This frame positions national governments as the natural facilitators, organisers, and managers of SDG implementation. While this frame sometimes mentions civil society, its role is mostly to provide “input” or “feedback” to inform policymaking, and where civic actors participate in implementation, this is facilitated by government. (Contrast this to the Empowerment or Limits of Government frames, where citizens are seen as autonomous drivers of the SDG process.) Similarly, while corporate actors are mentioned as ‘stakeholders’ to be brought in via partnerships, they are not presumed to have a leading role in SDG implementation.
Broader implications for SDG governance
Through this analysis, we can make a few general conclusions. Firstly, there was a lack of consensus in implementation approaches, with many of the narratives analysed here (e.g. Localisation and National Governments) directly contradicting one another. Furthermore, although the theme of ‘partnership’ or multistakeholder governance (incorporating business, government, civic, and other actors) was common across multiple frames, this was often fluidly defined according to the terms of the wider narrative. (For example, in the Empowerment frame, multistakeholder partnerships were presented as a mechanism for civil society to have its voice heard; while in the New Complexity frame, they were positioned as necessary for broad systemic collaboration.)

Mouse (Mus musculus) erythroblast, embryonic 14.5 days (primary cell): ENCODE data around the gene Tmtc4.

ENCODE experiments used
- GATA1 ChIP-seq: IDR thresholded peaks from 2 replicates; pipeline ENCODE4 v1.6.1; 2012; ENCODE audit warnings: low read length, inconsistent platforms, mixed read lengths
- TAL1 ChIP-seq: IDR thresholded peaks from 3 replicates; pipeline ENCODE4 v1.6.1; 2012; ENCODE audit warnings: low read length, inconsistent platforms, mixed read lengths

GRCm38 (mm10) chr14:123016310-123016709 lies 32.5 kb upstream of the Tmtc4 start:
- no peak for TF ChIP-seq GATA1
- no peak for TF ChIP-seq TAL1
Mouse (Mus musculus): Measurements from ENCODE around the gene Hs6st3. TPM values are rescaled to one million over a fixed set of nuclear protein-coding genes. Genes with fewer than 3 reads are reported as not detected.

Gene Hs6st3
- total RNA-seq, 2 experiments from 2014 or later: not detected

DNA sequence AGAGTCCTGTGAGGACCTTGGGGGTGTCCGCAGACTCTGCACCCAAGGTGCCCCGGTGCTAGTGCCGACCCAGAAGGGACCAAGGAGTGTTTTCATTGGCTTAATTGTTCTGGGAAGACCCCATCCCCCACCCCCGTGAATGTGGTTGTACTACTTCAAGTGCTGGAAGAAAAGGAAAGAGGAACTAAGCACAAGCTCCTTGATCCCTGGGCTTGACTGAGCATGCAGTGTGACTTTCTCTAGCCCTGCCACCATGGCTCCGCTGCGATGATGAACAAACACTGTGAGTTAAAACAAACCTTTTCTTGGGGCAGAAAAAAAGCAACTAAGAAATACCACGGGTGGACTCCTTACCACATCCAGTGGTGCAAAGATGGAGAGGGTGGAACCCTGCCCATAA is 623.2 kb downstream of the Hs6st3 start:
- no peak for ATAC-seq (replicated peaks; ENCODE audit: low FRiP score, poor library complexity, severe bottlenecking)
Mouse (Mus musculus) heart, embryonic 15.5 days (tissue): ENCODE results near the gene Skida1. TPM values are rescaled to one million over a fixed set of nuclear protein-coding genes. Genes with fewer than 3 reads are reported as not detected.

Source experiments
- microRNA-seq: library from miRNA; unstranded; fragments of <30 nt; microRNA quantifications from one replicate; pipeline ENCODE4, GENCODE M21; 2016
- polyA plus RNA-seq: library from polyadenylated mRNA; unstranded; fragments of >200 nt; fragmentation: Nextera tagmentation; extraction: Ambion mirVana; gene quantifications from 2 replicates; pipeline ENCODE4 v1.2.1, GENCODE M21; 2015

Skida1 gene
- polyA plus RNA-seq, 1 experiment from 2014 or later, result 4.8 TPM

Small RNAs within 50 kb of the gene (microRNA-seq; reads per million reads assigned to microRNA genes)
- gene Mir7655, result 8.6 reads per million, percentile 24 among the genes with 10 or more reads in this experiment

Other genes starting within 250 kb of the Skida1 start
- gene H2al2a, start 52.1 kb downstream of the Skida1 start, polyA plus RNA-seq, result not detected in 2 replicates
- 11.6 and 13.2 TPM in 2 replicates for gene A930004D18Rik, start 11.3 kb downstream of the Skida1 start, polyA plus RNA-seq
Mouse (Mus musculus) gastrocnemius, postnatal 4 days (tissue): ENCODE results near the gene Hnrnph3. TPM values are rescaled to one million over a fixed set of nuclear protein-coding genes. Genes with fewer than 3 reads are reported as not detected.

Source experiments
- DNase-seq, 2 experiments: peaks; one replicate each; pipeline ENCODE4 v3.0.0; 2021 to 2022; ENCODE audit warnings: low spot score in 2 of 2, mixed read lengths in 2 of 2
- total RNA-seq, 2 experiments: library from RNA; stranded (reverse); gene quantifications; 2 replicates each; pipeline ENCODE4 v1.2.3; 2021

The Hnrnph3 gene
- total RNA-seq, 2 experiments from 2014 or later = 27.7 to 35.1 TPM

Many frames presented these types of partnerships in terms of a ‘shared value’ model, where the interests of all stakeholders are all essentially aligned with one another and with the agenda of sustainable development. However, a large body of literature has challenged this concept, arguing that multistakeholder governance approaches often translate into undemocratic vehicles for corporate capture – as in the recent critiques of the UN Food Systems Summit. This example – as well as the many other critiques of multistakeholderism in the development policy context – suggests that a more critical approach to the concept of ‘partnership’ in SDG implementation is warranted.